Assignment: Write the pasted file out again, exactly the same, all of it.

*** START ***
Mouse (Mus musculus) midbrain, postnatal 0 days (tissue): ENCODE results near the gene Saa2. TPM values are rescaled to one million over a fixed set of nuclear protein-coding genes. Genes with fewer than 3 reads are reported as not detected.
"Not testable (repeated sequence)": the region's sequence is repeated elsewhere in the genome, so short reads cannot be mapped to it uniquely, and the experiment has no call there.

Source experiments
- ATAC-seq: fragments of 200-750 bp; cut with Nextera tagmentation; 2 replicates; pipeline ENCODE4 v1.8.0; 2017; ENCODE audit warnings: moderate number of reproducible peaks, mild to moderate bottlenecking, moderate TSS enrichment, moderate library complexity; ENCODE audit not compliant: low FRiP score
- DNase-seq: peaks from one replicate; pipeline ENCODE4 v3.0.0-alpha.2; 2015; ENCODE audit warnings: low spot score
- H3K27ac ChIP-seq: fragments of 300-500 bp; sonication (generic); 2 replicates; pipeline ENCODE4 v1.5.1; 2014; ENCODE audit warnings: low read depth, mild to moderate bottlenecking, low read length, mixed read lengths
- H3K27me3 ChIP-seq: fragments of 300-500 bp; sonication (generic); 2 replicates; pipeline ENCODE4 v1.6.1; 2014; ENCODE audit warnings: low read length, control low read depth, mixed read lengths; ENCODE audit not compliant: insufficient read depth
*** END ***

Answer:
Mouse (Mus musculus) midbrain, postnatal 0 days (tissue): ENCODE results near the gene Saa2. TPM values are rescaled to one million over a fixed set of nuclear protein-coding genes. Genes with fewer than 3 reads are reported as not detected.
"Not testable (repeated sequence)": the region's sequence is repeated elsewhere in the genome, so short reads cannot be mapped to it uniquely, and the experiment has no call there.

Source experiments
- ATAC-seq: fragments of 200-750 bp; cut with Nextera tagmentation; 2 replicates; pipeline ENCODE4 v1.8.0; 2017; ENCODE audit warnings: moderate number of reproducible peaks, mild to moderate bottlenecking, moderate TSS enrichment, moderate library complexity; ENCODE audit not compliant: low FRiP score
- DNase-seq: peaks from one replicate; pipeline ENCODE4 v3.0.0-alpha.2; 2015; ENCODE audit warnings: low spot score
- H3K27ac ChIP-seq: fragments of 300-500 bp; sonication (generic); 2 replicates; pipeline ENCODE4 v1.5.1; 2014; ENCODE audit warnings: low read depth, mild to moderate bottlenecking, low read length, mixed read lengths
- H3K27me3 ChIP-seq: fragments of 300-500 bp; sonication (generic); 2 replicates; pipeline ENCODE4 v1.6.1; 2014; ENCODE audit warnings: low read length, control low read depth, mixed read lengths; ENCODE audit not compliant: insufficient read depth